One of the best ways for you to help your children to be happy and contented, is to teach them gratitude. When our children are living their lives comparing to others, or feeling entitled, it becomes very difficult when they don’t get what they want. As they compare with others it is here that they becoming unhappy with who they are or what they have. I love the saying, “Comparison is the thief of joy!”
Gratitude is described as the following; the quality of being thankful, readiness to show appreciation for and to return kindness.
Being thankful is an essential characteristic you want to be instilling in your children. In Philippians 4:11 it says, “Not that I am speaking of being in need, for I have learned in whatever situation I am to be content.” When we are thankful we will be content.
The battle we have when it comes to the area of being grateful is that it is countercultural to the society we are living in. David Platt writes, “Talk about being counter cultural. In a world where everything revolves around yourself – protect yourself, promote yourself, comfort yourself, take care of yourself – Jesus says, “Crucify yourself. Put aside all self-preservation in order to live for God’s glorification no matter what that means for you in the culture around you.”
Gratitude is a choice. How does it feel when our children are given a gift but don’t even say thanks. This is a choice they make. From a very young age we must teach our children the good manners of saying thankyou. Acknowledging those around them, rather than just expecting. Author Kristen Welch from her book ‘Raising Grateful Kids in an Entitled World’ writes, “ “Thank you. Nothing makes a parent’s heart explode with joy like these unprompted words from our kids. Or makes us more discouraged when the words never come.” She also writes, “When entitlement’s poison begins to infect our hearts, gratitude is the antidote.”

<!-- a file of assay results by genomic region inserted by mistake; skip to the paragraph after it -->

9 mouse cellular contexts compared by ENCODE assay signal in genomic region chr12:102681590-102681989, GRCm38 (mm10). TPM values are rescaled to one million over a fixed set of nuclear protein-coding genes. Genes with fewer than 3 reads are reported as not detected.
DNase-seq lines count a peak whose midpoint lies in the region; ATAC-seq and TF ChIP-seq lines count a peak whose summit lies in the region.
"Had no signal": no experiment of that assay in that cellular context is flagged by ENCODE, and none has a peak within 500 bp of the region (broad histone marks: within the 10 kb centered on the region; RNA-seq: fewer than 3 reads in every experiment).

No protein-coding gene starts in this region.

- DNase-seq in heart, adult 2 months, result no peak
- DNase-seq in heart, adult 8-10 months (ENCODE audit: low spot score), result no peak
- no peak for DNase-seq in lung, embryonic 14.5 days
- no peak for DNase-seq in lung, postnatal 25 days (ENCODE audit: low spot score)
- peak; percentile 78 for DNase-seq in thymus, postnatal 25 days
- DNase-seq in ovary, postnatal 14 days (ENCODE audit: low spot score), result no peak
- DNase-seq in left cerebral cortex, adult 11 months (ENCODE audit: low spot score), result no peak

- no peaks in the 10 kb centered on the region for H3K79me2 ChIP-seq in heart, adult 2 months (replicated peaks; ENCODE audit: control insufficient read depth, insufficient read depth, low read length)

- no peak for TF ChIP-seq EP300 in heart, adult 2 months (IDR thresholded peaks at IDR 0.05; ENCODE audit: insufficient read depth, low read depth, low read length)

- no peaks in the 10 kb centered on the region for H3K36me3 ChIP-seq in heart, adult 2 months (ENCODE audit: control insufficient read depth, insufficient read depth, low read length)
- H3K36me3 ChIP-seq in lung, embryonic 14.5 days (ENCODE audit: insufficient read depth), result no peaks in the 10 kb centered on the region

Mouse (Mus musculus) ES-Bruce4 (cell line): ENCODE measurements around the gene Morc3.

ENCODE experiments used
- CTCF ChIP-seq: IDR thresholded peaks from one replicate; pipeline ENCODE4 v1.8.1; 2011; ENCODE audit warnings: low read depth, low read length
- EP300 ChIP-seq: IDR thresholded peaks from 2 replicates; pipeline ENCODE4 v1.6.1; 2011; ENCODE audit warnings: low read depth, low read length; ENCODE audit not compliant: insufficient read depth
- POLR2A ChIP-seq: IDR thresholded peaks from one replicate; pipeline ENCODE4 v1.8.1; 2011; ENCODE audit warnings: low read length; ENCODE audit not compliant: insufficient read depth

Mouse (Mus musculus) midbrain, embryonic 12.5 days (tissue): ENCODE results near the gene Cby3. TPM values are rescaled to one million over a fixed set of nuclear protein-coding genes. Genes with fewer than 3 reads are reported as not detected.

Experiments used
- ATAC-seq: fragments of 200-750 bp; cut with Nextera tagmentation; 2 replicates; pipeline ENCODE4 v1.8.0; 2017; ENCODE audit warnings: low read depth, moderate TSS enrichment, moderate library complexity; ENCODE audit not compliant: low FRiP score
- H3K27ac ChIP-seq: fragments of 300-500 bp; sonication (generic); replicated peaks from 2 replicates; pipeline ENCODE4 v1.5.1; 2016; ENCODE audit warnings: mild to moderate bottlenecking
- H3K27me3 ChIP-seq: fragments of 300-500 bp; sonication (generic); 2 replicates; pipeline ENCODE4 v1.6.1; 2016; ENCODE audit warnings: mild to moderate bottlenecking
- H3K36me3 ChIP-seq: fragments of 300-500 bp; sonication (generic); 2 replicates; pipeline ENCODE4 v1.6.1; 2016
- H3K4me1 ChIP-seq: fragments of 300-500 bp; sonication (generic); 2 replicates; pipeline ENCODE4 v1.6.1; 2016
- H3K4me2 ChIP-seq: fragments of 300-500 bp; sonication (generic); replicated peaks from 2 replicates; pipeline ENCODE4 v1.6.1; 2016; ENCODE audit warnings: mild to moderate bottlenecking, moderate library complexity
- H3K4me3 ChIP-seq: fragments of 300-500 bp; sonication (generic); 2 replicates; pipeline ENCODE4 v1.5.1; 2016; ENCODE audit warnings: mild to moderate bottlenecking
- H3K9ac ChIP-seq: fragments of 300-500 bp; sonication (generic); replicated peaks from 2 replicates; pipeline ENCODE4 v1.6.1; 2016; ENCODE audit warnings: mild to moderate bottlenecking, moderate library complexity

I noticed the entitlement creeping into my families life and thankfully the whisper of the Holy Spirit warned me and gave me strategies to overcome it and turn it around. Some ideas to change a negative mind, or an ungrateful spirit could include:
At the dinner table each night, ask your family, “What was the best thing that happened in your day?. Sometimes as adults in our children’s lives, we want to know about the things that went wrong so that we can show our live by fixing them up. Our kids need to know that we are just as interested in the good things that happen as the not so good. This will slowly change their mindset from one of negativity to one os positivity.
Reminding them to say thank you. If they receive a compliment make sure they acknowledge that person with a thank you. Thank you are two very important words.
Looking at perspective. Perspective changes everything. Talking through incidents and seeking a new perspective on a hurt, can really help change a situation. I remember the statement “hurting people hurt others!” was a great perspective changer for me.
Exposing our children to the world. Looking at missions and the plights of other children around the world, can greatly help your child get a dose of perspective when it comes to their own wants. Taking my girls on a mission trip to Cambodia really helped in the area of gratitude for what we are so blessed with.
Counting our blessings. When our children are complaining, as adults don’t join in with them. Turn the conversation around and get them to count their blessings.